Part of the issue is the standard print reference is almost non-existent. We measure all this on the 135 basis, but final DR and resolution were always in print. The yardsticks have moved and what we now perceive of as IQ is also moving because we can't "see" it in the way the mass market fro total amateur to even many longtime pros see it, has moved as well. As with megapickles, the ISO and DR bump for FF hits a wall of diminishing returns when vernacular use is factored in, and even with the majority of prosumer use is dominant.

The term" good enough" for cropped sensors is now at the point of outstanding in historical pure tech terms. You can take a K-30 or m43 16 MP sensor and get "pro" results consistently. The demonstrative uses for FF in this new reality is at the extremes, not the mainstream.

So the "blow away" part of your assertion is difficult to prove without extreme (and I mean extreme) pixel peeping. In fact, I've seen almost no credible reviewer or pro use the term "blown away" as if the images from a crop sensor are noticeably inferior in most shooting situations. In fact, quite the opposite. They are snapping up RX100s and Fuji XT-20s as main cameras precisely because what you are stating as a "blow out" is, in fact, hardly noticeable 95% of the time. Even the mission critical photojournalists are switching.
Full frame is hardly expensive any more. You will pay more for top end Olympus camera than you will for a K1 or a D610. As for bulky, they are larger, but certainly NEX cameras with variable aperture lenses aren't that big. For that matter, stick a FA 31 on a K-1 and it is reasonably sized. Somehow people focus on size of a camera when combined with f2.8 zooms, which is something, but not the way you always have to shoot an ILC.

08-14-2017, 08:00 AM   #234
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QuoteOriginally posted by Rondec Quote
Full frame is hardly expensive any more. You will pay more for top end Olympus camera than you will for a K1 or a D610. As for bulky, they are larger, but certainly NEX cameras with variable aperture lenses aren't that big. For that matter, stick a FA 31 on a K-1 and it is reasonably sized. Somehow people focus on size of a camera when combined with f2.8 zooms, which is something, but not the way you always have to shoot an ILC.
For less $$$ (as I demonstrated) you can get a full 24-300 (135 equiv.) constant 2.8 that has less weight than just FF 700/2.8 from ANY brand. That's 2 pro lenses and a pro camera with room to spare in weight and mass just against one FF zoom.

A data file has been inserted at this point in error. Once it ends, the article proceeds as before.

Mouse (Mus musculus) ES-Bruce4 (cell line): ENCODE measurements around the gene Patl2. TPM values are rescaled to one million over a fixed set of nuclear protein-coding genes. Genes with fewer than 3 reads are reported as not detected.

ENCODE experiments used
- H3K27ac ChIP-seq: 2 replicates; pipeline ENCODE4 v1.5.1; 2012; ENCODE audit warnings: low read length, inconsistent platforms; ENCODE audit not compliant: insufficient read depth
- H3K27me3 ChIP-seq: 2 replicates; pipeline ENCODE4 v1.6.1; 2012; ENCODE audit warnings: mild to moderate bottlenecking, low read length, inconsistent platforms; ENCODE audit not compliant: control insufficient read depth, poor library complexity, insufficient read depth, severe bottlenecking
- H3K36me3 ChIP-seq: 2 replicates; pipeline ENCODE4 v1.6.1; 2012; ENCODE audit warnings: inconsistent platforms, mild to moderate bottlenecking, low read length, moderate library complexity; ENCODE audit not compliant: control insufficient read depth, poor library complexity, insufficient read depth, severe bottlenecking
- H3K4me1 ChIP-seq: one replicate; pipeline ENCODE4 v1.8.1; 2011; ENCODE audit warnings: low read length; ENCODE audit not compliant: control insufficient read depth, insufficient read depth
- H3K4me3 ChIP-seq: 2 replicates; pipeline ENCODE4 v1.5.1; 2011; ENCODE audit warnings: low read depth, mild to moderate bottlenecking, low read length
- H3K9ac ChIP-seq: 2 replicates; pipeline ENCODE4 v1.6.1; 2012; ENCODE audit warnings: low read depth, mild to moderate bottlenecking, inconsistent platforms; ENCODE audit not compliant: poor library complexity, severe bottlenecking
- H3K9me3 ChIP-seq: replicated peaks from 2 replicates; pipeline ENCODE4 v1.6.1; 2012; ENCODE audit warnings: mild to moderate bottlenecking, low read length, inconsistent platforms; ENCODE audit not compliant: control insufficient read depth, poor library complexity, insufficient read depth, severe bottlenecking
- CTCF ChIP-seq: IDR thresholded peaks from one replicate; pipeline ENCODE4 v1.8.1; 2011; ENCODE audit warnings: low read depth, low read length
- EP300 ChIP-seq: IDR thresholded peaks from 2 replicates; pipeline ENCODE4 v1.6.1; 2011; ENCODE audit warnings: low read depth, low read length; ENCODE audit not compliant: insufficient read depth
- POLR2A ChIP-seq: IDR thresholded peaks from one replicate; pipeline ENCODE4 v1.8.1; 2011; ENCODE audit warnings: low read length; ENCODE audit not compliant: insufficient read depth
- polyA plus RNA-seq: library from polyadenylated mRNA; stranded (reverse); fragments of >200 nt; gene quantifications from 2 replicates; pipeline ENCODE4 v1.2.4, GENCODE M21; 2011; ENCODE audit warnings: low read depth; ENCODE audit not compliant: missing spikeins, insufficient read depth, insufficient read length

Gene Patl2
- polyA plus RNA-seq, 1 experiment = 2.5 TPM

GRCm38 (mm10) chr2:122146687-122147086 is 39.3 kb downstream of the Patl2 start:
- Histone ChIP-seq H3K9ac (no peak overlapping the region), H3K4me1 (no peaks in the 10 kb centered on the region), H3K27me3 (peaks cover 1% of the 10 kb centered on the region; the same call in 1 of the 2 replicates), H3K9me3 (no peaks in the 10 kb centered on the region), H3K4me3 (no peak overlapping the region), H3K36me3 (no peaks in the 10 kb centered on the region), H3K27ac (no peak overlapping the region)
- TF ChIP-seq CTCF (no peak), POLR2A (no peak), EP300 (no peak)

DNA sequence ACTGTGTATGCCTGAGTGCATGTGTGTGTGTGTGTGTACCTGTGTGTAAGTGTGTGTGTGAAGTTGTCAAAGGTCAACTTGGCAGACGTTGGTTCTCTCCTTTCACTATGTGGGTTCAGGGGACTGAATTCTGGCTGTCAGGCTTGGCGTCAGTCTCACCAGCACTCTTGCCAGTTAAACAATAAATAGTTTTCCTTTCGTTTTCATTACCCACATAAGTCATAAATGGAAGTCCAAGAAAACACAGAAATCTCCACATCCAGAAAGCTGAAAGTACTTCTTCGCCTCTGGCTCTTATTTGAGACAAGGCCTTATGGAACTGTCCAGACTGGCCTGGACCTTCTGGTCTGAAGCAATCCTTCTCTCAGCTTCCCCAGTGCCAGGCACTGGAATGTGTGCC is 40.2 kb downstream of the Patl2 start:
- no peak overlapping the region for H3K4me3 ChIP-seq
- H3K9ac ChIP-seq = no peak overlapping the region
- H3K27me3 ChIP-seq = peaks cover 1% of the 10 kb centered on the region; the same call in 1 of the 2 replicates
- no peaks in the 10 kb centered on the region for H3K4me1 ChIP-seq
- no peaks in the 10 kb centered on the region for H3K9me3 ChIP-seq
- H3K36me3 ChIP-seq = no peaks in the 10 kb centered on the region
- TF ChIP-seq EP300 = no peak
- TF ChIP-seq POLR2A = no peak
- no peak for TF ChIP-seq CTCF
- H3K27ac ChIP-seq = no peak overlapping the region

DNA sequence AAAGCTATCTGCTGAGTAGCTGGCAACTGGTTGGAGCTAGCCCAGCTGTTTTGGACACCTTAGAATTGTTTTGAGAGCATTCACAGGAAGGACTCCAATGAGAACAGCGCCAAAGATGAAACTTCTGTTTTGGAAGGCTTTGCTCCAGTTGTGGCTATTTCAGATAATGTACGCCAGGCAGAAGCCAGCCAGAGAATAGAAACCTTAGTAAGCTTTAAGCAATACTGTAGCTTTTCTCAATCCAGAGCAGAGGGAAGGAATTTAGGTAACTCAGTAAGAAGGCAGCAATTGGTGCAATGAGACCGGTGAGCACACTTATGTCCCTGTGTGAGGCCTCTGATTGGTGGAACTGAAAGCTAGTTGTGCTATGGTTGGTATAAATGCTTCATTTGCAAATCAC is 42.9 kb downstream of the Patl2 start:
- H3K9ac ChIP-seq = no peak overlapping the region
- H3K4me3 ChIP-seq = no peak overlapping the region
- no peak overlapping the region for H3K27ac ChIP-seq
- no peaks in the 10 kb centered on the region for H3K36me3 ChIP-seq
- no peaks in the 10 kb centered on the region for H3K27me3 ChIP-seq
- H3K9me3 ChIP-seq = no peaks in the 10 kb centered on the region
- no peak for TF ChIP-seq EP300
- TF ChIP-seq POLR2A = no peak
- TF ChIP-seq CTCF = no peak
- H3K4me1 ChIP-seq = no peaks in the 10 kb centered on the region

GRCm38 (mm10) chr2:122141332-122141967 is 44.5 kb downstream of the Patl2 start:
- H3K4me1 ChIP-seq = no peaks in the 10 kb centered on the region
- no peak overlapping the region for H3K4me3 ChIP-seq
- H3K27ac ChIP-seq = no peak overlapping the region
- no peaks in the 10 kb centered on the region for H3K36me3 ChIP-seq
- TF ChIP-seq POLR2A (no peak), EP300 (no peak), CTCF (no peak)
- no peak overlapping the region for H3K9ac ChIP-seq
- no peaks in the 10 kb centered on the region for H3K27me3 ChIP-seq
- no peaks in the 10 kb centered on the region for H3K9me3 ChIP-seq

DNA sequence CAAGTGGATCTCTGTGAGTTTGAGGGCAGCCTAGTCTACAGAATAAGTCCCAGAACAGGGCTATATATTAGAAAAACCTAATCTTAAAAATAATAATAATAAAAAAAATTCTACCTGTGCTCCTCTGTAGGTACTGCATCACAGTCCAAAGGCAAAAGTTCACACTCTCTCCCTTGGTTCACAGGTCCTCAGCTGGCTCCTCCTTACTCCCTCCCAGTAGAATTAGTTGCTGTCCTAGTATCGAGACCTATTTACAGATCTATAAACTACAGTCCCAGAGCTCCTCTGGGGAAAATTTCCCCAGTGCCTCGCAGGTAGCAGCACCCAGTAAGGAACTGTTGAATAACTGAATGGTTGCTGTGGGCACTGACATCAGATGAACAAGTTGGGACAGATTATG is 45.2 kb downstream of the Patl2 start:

This includes body and 2 lenses. EM5 Mk ii or even a Panasonic GX 85. The EM1.2 is not cheap, but blows away the AF/FPS of the K-1 with 4k video, is 2/3 the weight, and with equivalent glass falls to 50% the volume and almost 40% the mass.

Primes barely budge that metric. In fact, an argument can be made that the extra space and mass you'd save on mirrorless allows for more primes as part of an extended kit. Both Olympus and Panasonic use this point in marketing.

Generally with top gear, you'll save 20% volume with bodies and 30% on glass, with the difference increasing with zooms to almost 40% volume adjustment, and well over 50% in favour of cropped in mass alone. And the pricing starts to favour cropped considerably, as demonstrated above (600mm lens for FF gets to $10k, but in cropped can be $2,600). And the video is starting to dramatically favour cropped sensors, at a time when video is taking off as a core feature.

Fuji's mirrorless bodies fit the small (and lighter, even) parameters, but their lenses are bulkier, but still much lighter than FF. The Fuji 50-140 is 40% lighter than the Pentax 70-200, and $200 cheaper with about 15% less volume.

Smaller, lighter tripods follow all these calls as well.

The cropped sensor, mirrorless form factors are why Panasonic, Sony, Fuji, and Olympus are doing well financially and mirrorless is picking up steam, especially in Asia. Within 3 years it will dominate all ILC sales worldwide by a considerable margin, all pretty much crop sensor. The DR/ISO whole IQ "thing" of FF has been blown up to meaning so little, not in visually measurable results for most photography, even at this multi-thousand $$$ outlays.
08-14-2017, 08:28 AM   #235
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QuoteOriginally posted by Aristophanes Quote
The cropped sensor, mirrorless form factors are why Panasonic, Sony, Fuji, and Olympus are doing well financially and mirrorless is picking up steam, especially in Asia. Within 3 years it will dominate all ILC sales worldwide by a considerable margin, all pretty much crop sensor. The DR/ISO whole IQ "thing" of FF has been blown up to meaning so little, not in visually measurable results for most photography, even at this multi-thousand $$$ outlays.
My goodness, sir, a bold prediction! I looked at CIPA figures the other day and noticed that for Jan-Jun this year mirrrorless shipments by value are more than twice what they were for the same period in 2014 whereas DSLRs were down by about a fifth. Like any business, I guess the camera companies are going to gravitate to where the growth is in an otherwise contracting market. I'd imagine the outcome of what happens in Asia will be what we get in Europe and North America soon afterwards. Still, what I guess most want is a market where there is plenty of room for both kinds of camera. The Ricoh brand is there waiting ...